Cappella Pratensis finds a rewarding convergence with Desprez, Mouton

Mon Apr 17, 2023 at 1:26 pm
Cappella Pratensis performed Sunday at Corpus Christi Church, presented by Music Before 1800.

There’s not much new under the sun. In music, advances in instrument technology, performance technique, and notational methods have been a process of gradual evolution for the most part. There have been few true transformative moments in music history outside of the creation of music notation and the invention of audio recording technology; the present and future are directly linked to foundations laid centuries ago, and even synthesizers and computer music languages are extended developments of ideas that have been in practice for a long, long time.

Sunday afternoon’s lovely Music Before 1800 concert in Corpus Christi Church with Cappella Pratensis, an all-male vocal ensemble from the Netherlands, reminded one of these foundational elements. 

Cappella Pratensis specializes in the music of Josquin Desprez, the towering figure of Renaissance polyphony, and their program featured Josquin along with his near-exact contemporary, the far lesser known French composer Jean Mouton. There was a loose sense of occasion, a belated acknowledgment of the 500th anniversary of their deaths in 1521 and 1522 respectively, but the main focus was musical, in that both composers were key figures in developing canonic polyphony is mass settings.

This was a musicological idea that the ensemble described in the program and also with a brief lecture, after opening with a gentle, shining performance of Josquin’s motet Inviolata, integra et casta. Motet and canon blended into each other, both historically and in the concert. In general terms, the polyphony of a motet was based on repeating and imitating the main idea, with variations, in different voices, while the canon codified polyphony under a set of rules that, through practice, became more specific and exacting through time, evolving into fugue. The motet brought Medieval music into the Renaissance, and the canon brought Renaissance music into the baroque era.

Even to the experienced ear, the difference between a motet and canon in vocal performance is elusive to the point of non-existence. Instrumentation has a lot to do with this, as strict counterpoint is easy to pick out on a keyboard, but with a vocal group as fine as this one, one was easily caught up in the grain and timbre of the voices.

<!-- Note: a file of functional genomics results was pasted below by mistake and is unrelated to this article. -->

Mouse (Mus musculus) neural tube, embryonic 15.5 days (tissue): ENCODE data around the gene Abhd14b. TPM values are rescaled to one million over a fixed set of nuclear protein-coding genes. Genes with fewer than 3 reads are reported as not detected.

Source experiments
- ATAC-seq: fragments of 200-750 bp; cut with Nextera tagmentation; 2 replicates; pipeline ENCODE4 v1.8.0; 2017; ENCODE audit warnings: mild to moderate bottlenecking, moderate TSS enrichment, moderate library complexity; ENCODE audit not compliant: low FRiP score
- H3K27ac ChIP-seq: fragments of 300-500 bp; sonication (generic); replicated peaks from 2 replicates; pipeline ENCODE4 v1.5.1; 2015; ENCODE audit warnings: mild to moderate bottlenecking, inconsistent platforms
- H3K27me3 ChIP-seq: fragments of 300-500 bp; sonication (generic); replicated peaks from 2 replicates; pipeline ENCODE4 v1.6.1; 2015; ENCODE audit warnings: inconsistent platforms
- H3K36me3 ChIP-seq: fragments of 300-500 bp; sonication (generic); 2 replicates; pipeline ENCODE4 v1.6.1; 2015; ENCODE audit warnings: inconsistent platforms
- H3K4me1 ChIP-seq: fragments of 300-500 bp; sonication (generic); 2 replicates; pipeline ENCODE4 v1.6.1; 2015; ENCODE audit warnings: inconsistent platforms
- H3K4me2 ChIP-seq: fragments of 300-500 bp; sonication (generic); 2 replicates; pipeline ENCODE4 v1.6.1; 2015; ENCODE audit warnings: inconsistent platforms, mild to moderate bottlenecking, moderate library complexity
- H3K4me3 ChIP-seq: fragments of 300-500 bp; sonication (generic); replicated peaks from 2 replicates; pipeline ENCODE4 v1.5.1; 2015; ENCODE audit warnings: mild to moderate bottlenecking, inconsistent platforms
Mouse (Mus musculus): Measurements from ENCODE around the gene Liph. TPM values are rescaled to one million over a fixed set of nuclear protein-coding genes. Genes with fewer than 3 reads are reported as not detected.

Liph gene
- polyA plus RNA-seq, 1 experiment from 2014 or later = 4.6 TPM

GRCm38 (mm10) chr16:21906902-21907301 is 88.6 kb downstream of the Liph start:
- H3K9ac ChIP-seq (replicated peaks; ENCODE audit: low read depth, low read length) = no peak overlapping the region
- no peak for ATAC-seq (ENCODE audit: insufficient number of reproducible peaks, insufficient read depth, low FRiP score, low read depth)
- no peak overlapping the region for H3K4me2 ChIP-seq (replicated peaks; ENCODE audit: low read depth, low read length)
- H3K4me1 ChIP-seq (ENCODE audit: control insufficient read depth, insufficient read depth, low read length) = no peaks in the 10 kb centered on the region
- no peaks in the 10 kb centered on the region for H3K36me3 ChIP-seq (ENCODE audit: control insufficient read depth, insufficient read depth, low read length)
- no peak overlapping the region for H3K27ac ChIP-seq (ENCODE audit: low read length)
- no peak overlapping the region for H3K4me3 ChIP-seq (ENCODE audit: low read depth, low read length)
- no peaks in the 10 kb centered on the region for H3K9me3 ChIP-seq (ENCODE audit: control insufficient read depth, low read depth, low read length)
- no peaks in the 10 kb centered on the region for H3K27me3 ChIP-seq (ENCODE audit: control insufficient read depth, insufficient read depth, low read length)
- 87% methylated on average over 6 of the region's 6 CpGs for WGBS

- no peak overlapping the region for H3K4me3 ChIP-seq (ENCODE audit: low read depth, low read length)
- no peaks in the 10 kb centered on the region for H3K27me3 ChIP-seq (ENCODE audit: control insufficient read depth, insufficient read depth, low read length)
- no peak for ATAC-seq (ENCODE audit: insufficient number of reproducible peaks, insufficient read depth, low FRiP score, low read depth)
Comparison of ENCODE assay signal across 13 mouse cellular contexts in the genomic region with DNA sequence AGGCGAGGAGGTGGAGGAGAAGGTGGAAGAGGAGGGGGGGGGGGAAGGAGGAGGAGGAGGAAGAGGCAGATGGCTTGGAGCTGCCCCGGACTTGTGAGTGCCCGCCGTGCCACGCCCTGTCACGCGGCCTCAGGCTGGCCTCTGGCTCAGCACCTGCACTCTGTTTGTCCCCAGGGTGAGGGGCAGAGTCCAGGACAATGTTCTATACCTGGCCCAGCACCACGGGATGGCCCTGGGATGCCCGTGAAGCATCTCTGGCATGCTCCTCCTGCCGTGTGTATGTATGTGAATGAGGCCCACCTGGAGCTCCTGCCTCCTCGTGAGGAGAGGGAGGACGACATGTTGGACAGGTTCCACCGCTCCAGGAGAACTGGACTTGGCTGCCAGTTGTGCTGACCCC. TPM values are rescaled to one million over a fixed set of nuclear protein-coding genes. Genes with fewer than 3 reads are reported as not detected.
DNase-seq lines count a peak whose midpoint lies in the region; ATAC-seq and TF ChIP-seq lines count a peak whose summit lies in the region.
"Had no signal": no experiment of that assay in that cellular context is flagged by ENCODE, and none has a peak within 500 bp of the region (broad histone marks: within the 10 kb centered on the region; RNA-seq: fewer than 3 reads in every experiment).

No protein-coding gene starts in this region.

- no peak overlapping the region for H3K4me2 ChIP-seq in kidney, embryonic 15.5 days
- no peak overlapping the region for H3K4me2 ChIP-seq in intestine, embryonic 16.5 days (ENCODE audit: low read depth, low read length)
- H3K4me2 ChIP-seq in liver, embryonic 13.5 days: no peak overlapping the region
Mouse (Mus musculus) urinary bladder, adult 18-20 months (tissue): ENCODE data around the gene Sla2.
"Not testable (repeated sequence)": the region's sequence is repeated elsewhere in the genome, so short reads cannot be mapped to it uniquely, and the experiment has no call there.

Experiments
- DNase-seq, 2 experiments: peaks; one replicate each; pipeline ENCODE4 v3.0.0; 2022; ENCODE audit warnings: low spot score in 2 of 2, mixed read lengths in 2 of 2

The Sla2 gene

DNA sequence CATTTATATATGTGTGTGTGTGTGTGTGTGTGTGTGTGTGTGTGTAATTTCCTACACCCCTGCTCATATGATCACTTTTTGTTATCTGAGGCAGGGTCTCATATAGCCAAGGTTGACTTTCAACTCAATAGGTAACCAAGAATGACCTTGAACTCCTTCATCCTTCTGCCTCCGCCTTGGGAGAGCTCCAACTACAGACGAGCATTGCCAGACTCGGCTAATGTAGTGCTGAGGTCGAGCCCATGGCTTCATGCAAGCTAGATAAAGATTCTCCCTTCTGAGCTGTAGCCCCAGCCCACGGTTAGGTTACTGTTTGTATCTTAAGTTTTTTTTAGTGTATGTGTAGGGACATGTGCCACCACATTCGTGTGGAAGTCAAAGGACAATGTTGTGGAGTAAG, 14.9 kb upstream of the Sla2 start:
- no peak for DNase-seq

The music is meant to be expressive and beautiful, with singing full of inflection and emotion, moments of compelling resonance for singers and listeners as the voices briefly flowed together onto the tonic and then smoothly wound away again. Singing this music at a high level demands considerable style, and rhythmic freedom from inner voices, embellishment and even some improvisation on top of the statement of the plainchants that are the literal grounds for masses all came out with a sense of freedom.

Cappella Pratensis put the “Agnus Dei” from Mouton’s Missa Tua est potentia and Josquin’s wonderful Missa Ave maris stella in sequence, the group gathered around and singing from one large choir book, as if it were indeed 500 years ago. Each plainchant statement was followed by a glorious sensation of the music flowering, unfolding petal by petal and voice by voice. Though Josquin and Mouton—who was an important figure in his day—were setting out what they felt were the rules of proper composition, they wrote their masses to transfix the assembled congregation, instantiating them with the Holy Spirit, and that was the effect Sunday. The canons were the vehicles, and the ensemble’s skill and insight delivered.

This was not all liturgy—they sang two of Josquin’s secular songs. In a way, this was to show that the master used his canonic rules in all sorts of singing, but one was rather more interested in hearing lines that translated as “The penniless have to lay low, since sleeping / women will only wake for cash” sung with the same smooth, delicate luminosity of the masses and motets, and thinking how 50 years ago this would have been doo-wop.

There was slightly more Josquin than Mouton, though the finale was the latter’s robust, earthy Nesciens mater. It was fascinating to hear the stylistic differences between the two. There is speculation that Mouton might possibly have studied with Josquin; though against Josquin’s style, which always seems to be terracing itself upward, floating higher even as the key stays where it is, Mouton had the longer, deliberate, ropey lines of his predecessor Jacob Obrecht. Neither is greater nor less than the other and Sunday they were two marvelous examples of ideas so useful and meaningful that they’ve stayed with us for 500 years. 

The Tiburtina Ensemble concludes Music Before 1800’s current season with “Celestial Beauty: Hildegard of Bingen,” 4 p.m. May 7.

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